Acton died in the Church because he never denied Papal Infallibility, unlike Döllinger. He opposed its definition, and then went silent. He continued to attend Mass and remain united to the Church. He was not alone, and even bishops who opposed it before Vatican I fell into line afterward. I should point out that this was not because they denied it's truth, but they thought it dangerous to define as such. That's a fine position to hold, by the way. It was the recently canonized John Henry Newman's view.

I never denied papal infallibility either. I said papal infallibility is derived from the infallibility of the Church. Re-read my first comment on this point. Such also brings the doctrine in alignment with the views of the first millennium.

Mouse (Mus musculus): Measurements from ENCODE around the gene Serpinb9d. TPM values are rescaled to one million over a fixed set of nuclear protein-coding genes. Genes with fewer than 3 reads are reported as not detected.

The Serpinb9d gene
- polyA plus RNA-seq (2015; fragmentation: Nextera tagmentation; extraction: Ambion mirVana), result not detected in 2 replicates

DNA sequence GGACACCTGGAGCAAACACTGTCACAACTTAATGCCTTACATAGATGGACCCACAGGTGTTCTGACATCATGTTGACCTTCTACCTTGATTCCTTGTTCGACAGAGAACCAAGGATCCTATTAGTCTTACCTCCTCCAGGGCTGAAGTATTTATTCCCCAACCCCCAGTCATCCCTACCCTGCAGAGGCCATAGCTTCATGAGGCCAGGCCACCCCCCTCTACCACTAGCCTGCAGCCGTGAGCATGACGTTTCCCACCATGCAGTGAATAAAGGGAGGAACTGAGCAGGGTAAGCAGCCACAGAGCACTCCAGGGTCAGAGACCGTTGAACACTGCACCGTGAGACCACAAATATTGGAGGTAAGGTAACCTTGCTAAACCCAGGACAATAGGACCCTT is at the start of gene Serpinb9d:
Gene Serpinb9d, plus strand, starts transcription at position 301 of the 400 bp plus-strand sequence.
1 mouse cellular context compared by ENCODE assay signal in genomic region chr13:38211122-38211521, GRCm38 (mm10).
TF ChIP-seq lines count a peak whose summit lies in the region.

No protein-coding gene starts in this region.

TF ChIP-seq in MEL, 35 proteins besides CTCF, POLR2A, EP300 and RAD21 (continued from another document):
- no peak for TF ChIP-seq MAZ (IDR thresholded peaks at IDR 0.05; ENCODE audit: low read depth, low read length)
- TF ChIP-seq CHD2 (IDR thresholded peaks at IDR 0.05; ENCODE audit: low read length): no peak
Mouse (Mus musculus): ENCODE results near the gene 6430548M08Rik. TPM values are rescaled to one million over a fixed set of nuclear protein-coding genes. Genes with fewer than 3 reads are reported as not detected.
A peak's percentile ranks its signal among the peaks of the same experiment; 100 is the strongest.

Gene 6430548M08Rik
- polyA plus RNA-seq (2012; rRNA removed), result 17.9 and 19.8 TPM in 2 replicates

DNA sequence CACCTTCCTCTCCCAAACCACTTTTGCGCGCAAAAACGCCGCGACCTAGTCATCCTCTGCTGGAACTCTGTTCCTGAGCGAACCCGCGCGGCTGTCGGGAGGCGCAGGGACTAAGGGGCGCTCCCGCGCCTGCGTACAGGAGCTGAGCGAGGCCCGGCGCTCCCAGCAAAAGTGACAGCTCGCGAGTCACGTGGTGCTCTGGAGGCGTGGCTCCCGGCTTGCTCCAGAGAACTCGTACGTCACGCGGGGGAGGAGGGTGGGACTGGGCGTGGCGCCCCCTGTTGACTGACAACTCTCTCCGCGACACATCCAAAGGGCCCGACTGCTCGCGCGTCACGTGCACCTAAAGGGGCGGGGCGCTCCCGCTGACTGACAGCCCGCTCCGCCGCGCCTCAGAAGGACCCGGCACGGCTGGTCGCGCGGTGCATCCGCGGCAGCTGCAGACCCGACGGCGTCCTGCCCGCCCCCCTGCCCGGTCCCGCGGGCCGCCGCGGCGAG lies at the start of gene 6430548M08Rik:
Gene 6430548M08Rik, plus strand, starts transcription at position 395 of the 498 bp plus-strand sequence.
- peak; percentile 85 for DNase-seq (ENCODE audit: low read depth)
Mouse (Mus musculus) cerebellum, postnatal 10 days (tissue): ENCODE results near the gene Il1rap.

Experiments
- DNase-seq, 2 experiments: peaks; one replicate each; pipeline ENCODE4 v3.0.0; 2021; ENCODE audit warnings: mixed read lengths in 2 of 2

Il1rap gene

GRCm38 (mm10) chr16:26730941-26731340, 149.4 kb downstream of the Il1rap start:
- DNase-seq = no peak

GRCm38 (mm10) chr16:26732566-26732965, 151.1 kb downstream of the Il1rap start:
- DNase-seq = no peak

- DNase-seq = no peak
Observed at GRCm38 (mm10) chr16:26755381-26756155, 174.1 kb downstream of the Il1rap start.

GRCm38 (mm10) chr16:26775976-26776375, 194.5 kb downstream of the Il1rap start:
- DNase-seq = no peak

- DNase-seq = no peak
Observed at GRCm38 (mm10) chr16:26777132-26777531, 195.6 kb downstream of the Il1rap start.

I never claimed that you did deny it, but if the Pope is infallible, then would than not mean that you have to accept the other Councils as dogmatic, since they were approved by the Pope ... hence the second part of my statement.

If Trent's dogmatic statements, for instance, were approved by the various Popes, then why quibble over saying that Trent is dogmatic? (yes, I am assuming you would say that, but then that's because you previously claimed everything after Nicea II was not dogmatic).
No. Because my understanding on papal infallibility is that being derived from the church, the statements on those local councils that are in conformity with the Church are already orthodox.